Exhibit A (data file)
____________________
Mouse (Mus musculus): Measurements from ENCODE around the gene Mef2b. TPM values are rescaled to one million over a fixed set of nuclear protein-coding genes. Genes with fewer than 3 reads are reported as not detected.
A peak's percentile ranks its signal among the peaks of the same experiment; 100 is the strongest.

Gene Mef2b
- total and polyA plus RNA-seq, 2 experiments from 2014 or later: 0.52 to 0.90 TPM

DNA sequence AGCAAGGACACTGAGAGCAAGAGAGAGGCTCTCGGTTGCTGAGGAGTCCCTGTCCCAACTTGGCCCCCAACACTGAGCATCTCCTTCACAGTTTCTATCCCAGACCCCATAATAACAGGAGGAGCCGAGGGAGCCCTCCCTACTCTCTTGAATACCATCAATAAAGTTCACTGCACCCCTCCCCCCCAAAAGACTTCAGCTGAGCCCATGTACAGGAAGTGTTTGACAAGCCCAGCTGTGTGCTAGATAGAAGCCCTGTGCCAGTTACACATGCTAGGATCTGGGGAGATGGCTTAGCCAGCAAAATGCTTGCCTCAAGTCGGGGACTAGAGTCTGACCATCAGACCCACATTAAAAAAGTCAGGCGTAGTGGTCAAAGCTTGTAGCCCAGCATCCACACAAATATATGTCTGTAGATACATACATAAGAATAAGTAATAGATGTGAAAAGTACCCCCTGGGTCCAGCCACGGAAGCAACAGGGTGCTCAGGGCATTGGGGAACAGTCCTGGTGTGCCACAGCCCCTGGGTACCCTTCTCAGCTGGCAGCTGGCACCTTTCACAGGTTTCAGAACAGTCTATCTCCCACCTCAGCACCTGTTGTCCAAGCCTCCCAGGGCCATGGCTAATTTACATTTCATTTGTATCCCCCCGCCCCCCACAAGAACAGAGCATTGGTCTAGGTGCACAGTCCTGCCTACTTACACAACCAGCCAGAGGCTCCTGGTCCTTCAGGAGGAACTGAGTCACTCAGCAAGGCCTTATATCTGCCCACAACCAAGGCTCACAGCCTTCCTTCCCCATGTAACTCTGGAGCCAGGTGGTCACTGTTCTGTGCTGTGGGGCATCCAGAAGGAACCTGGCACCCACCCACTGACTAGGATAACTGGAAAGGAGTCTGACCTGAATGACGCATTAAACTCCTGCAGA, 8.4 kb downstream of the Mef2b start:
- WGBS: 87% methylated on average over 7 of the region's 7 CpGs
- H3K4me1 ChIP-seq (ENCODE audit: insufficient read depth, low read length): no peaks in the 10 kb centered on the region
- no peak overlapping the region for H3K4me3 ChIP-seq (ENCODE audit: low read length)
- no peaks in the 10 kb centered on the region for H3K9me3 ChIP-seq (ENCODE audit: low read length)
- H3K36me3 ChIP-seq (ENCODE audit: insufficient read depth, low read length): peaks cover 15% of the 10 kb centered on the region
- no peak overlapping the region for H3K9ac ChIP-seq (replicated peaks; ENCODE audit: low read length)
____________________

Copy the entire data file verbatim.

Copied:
Mouse (Mus musculus): Measurements from ENCODE around the gene Mef2b. TPM values are rescaled to one million over a fixed set of nuclear protein-coding genes. Genes with fewer than 3 reads are reported as not detected.
A peak's percentile ranks its signal among the peaks of the same experiment; 100 is the strongest.

Gene Mef2b
- total and polyA plus RNA-seq, 2 experiments from 2014 or later: 0.52 to 0.90 TPM

DNA sequence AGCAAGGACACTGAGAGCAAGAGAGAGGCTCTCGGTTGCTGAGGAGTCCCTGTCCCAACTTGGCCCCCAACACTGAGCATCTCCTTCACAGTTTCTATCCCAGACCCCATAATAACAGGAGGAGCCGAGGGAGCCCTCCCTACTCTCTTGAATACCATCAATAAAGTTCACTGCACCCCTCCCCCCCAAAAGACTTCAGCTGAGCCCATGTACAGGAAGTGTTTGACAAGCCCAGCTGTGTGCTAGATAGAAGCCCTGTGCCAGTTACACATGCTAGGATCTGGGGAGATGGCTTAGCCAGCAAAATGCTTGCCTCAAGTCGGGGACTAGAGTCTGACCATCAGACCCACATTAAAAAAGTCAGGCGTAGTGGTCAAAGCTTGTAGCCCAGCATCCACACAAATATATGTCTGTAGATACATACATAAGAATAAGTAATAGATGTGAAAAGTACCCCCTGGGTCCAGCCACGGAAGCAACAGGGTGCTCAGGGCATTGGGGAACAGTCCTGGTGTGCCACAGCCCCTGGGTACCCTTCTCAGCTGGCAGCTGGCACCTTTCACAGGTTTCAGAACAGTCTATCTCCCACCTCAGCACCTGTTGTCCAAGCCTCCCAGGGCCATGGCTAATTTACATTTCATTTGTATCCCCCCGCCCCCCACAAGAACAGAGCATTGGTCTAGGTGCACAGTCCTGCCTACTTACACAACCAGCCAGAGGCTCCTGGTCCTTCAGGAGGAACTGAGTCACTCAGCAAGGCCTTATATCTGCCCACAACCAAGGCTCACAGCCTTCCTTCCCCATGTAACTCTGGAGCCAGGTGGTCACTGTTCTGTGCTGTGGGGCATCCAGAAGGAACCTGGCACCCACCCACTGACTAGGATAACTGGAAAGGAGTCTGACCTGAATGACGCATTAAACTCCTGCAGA, 8.4 kb downstream of the Mef2b start:
- WGBS: 87% methylated on average over 7 of the region's 7 CpGs
- H3K4me1 ChIP-seq (ENCODE audit: insufficient read depth, low read length): no peaks in the 10 kb centered on the region
- no peak overlapping the region for H3K4me3 ChIP-seq (ENCODE audit: low read length)
- no peaks in the 10 kb centered on the region for H3K9me3 ChIP-seq (ENCODE audit: low read length)
- H3K36me3 ChIP-seq (ENCODE audit: insufficient read depth, low read length): peaks cover 15% of the 10 kb centered on the region
- no peak overlapping the region for H3K9ac ChIP-seq (replicated peaks; ENCODE audit: low read length)